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Vomiting

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July 14, 2014

Merck reported results for a phase III study of EMEND (aprepitant) in the prevention of chemotherapy-induced nausea and vomiting (CINV) in pediatric cancer patients, aged 6 months to 17 years. In the randomized, double-blind, active-comparator study of 302 participants, patients receiving emetogenic chemotherapy were randomly assigned to receive an EMEND plus ondansetron regimen (n=152) or a control regimen (placebo plus ondansetron) (n=150). The first dose of EMEND (plus ondansetron) was administered on day one of chemotherapy, then subsequently (without ondansetron) later on days two and three. In the study, 51% of patients receiving the EMEND regimen achieved the primary endpoint of complete response in the delayed phase of CINV, versus 26% of those in the control group (p<0.0001). For the secondary endpoints, 66% of patients receiving the EMEND regimen achieved a complete response in the acute phase of CINV, versus 52% of those receiving the control regimen (p=0.0135). In addition, complete response in the overall phase was higher in patients receiving the EMEND regimen versus the control regimen (40% v. 20%, p=0.0002). No vomiting in the overall phase was observed in 47% v. 21% of patients receiving the EMEND regimen compared to the control regimen, respectively (p<0.0001). Merck plans worldwide regulatory submissions for EMEND, beginning in the U.S. in the second half of 2014.

February 20, 2012

Soligenix issued preliminary results from a phase I/II trial of SGX201, a time-release formulation of oral beclomethasone dipropionate, for the prevention of acute radiation enteritis. This multicenter, open-label, sequential, dose-escalation study, dubbed BDP-ENT-01, enrolled 16 subjects with rectal cancer who were scheduled to undergo concurrent radiation and chemotherapy prior to surgery. The subjects received 1, 2, 3 or 4mg of SGX201 three times daily, with dosing administered throughout the duration of radiation therapy plus one week. Oral administration of SGX201 was safe and well tolerated across all four dose groups. There was also evidence of a potential dose response with respect to diarrhea, nausea and vomiting and the assessment of enteritis. The incidence of diarrhea was lower than that seen in historical control data.

December 1, 2006

Prostrakan reported positive results from a phase III trial of Sancuso for the treatment of emesis caused by chemotherapy, radiotherapy or anesthetics. This randomized, parallel group, double-blind, double-dummy study enrolled 641 subjects receiving moderately (ME) or highly emetogenic (HE) multi-day chemotherapy, across international sites. The patch was applied 24 to 48 hours before the first dose of chemotherapy, and kept in place for 7 days. Oral granisetron (2 mg) was administered daily for the duration of the chemotherapy regimen, one hour before each dose of chemotherapy. The primary endpoint was the proportion of subjetcs achieving no vomiting/retching, only mild nausea and no rescue medication from the first administration until 24 hours after the start of the last days administration of multi-day chemotherapy. Efficacy was established in 60.2% of subjects in the Sancuso arm and 64.8% of subjects receiving oral granisetron (difference -4.89%; 95% confidence interval -12.91% to +3.13%).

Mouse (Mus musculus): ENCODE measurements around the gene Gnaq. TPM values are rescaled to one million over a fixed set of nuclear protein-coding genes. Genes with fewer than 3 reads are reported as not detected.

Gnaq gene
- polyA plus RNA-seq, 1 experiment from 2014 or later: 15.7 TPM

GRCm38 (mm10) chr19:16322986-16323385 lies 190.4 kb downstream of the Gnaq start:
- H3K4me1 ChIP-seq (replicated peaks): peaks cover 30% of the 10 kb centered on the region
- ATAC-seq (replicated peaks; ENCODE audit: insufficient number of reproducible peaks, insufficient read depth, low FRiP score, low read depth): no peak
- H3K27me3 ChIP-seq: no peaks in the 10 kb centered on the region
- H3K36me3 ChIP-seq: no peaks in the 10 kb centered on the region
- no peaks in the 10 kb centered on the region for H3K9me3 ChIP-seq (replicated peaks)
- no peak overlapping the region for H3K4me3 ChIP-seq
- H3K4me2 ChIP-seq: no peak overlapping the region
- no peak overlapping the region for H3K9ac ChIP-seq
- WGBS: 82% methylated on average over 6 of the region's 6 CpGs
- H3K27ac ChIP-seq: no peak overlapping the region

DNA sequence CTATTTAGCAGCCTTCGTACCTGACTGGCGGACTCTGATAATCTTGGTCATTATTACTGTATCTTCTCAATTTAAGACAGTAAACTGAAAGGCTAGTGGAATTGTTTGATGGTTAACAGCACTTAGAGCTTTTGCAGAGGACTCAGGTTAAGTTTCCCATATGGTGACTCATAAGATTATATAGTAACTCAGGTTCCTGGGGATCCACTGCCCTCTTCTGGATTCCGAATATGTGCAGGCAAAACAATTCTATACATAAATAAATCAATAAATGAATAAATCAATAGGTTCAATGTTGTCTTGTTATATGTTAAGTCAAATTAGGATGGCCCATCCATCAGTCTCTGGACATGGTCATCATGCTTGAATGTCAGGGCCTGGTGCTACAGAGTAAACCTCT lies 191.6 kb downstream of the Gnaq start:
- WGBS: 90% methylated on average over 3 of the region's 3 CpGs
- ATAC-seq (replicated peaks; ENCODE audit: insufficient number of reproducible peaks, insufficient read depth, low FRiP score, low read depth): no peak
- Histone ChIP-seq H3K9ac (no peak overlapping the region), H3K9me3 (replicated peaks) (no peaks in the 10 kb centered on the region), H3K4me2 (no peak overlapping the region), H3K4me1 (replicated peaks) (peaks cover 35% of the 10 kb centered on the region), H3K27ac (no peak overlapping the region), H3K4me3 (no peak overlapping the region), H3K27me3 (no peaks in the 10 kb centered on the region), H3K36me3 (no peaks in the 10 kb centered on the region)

October 3, 2005

AP Pharma has reported positive results of a phase II trial of their investigational anti-emetic APF530, for the treatment and prevention of nausea and vomiting associated with chemotherapy. Safety data yielded no evidence of serious adverse events and a positive overall tolerability profile. Pharmacokinetic data established dose- proportional plasma levels, time to maximum concentration and overall expose, and supported use of a single subcutaneous dose of the drug 30 minutes prior to initiation of chemotherapy. Single subcutaneous doses provided sustained plasma exposure over time, of a duration suitable for treating both acute (day 1) and delayed (days 2-7) emetic symptoms. Efficacy data, measuring the number of emetic episodes, use of rescue medication, and the degree of daily patient-reported nausea, yielded positive results in both the acute: better than 90% of subjects in the lower 2 dosing groups and slightly less than 80% of subjects in the high dose group were acute-phase complete responders (no emetic episodes, no rescue medication), and in the delayed phase, complete response rates were better than 90%, better than 80%, and just under 70% for the low, middle and high dose groups, respectively. This open-label, dose-ascending study enrolled 45 chemotherapy patients, who received one of 3 single subcutaneous doses of the drug (5, 10 or 15 mg) prior to chemotherapy followed by a 7 day observational follow-up.